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As journalists, we sometimes get the privilege of seeing how a car is born, and it’s nothing short of wonderful. The very things that drive us, our passion, our profession, come to life right in front of us; what could be better than that? It didn’t matter that me and my colleagues were sweating profusely, under the protective coats we wore over our regular clothing, or the fact that a flaming heat ball was thrown right in our faces while stepping in and out of the buildings. All that mattered was that we’d get to see how one of India’s safest cars gets put together.

So how did I end up going out of the house at all, especially in this weather? You can thank the good folks at Tata Motors for that, who wanted to show us journos around their new plant in Sanand. To clarify, this is the plant it acquired from Ford India after its unfortunate exit.

It all began with an introductory session from the top execs at Tata, who gave us a brief background into the company’s operations, things to expect and do’s and don’ts. This plant used to be the production hub for the Ford Figo, which has now been re-tooled by Tata Motors to suit its needs. The plant was acquired on January 10, 2023, for a total of Rs 725.7 crore, while an additional Rs 1300 crore was invested for re-tooling of the plant.

The car maker says that the first Nexon rolled out of this plant exactly a year after the acquisition. At the moment, only the Nexon is produced here, in both combustion and all-electric guise. A major focus of this plant has been on automation and digitization; the spot-welding unit in the weld shop is 98% automated, while the press shop follows closely at 80%.

Some of the major retooling and upgrades from the acquisition include new stamping dies in the press shop, along with modification of all lines with additional robots and new grippers in the weld shop. The paint shop incorporates more than 80 robots, and there have been upgrades in terms of their programming and also to the waxing setup. The assembly shop also receives modifications to its handling and end-of-line systems.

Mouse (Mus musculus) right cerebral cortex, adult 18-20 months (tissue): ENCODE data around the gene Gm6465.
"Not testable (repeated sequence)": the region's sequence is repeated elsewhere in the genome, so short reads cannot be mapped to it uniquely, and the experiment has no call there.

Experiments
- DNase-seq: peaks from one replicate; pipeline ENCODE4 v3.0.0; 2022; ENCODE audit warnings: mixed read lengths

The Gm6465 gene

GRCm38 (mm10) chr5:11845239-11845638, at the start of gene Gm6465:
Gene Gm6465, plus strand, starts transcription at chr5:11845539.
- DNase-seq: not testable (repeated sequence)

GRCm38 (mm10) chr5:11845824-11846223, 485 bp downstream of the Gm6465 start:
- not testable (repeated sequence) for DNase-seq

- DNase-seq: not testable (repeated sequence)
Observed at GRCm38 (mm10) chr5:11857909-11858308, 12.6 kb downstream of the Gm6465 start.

While touring the body shop, we couldn’t help but notice the Nexon EV and its combustion-powered Nexon being assembled on the same production line. This is because the Nexon is built on the X2 platform, which has been heavily re-engineered for EV applications. The plant currently has a total production capacity of 3 lakh units, and it can be scaled up to 4,20,000 units.

A hearty Gujarati lunch later, we were then guided towards ‘Nalanda’, which is Tata’s in-house training facility for its employees who wish to pursue higher education. This is the first-of-its-kind programme by a car maker in India. Tata has tied up with faculty members from Ganpat University to provide higher education to its employees. The facility currently has 7 classrooms and can accommodate a total of 500 people at a time. Fully-equipped labs are also present within the facility for practical sessions and more hands-on training. The enrolled employees have access not only to foundation-level subjects such as math, physics, chemistry, but also to advanced, higher-level subjects such as EV specialization, mechatronics, sensor and control engineering, and e-powertrain design among others. Then they are graded like they would in a regular college, with regular assignments, projects, mid-term and end-term examinations.

Employees with ITI (Industrial Training Institute) certificates are eligible for Diploma Program while those who have completed Diplomas are entitled for Degree (B.Tech) programme. The M.Tech program is offered to those employees who have already completed their Degree in Engineering. What makes this even more interesting is that Tata is offering higher education to its employees without any cost; they continue to earn their regular salaries while being enrolled in such courses. In fact, they are not even required to sign a bond either.

That was the end of our tour at the Tata Passenger Electric Mobility plant, but it was nothing ordinary for sure. Not only did we get to see how the Tata Nexon is brought to life in this plant, but also how Tata focuses on the well-being of its employees, by offering them higher education and helping them upskill for the challenges later on in life. As we were leaving the Nalanda facility, I couldn’t help but take a long glance at a certain wall, with pictures of Tata’s old and new cars on either side, with the Nexon right in the middle. It made me think about how far Tata has come, and how much importance the Nexon holds for the car maker; after all, it is the link between the history and the future for Tata, and there’s only more great things to come soon.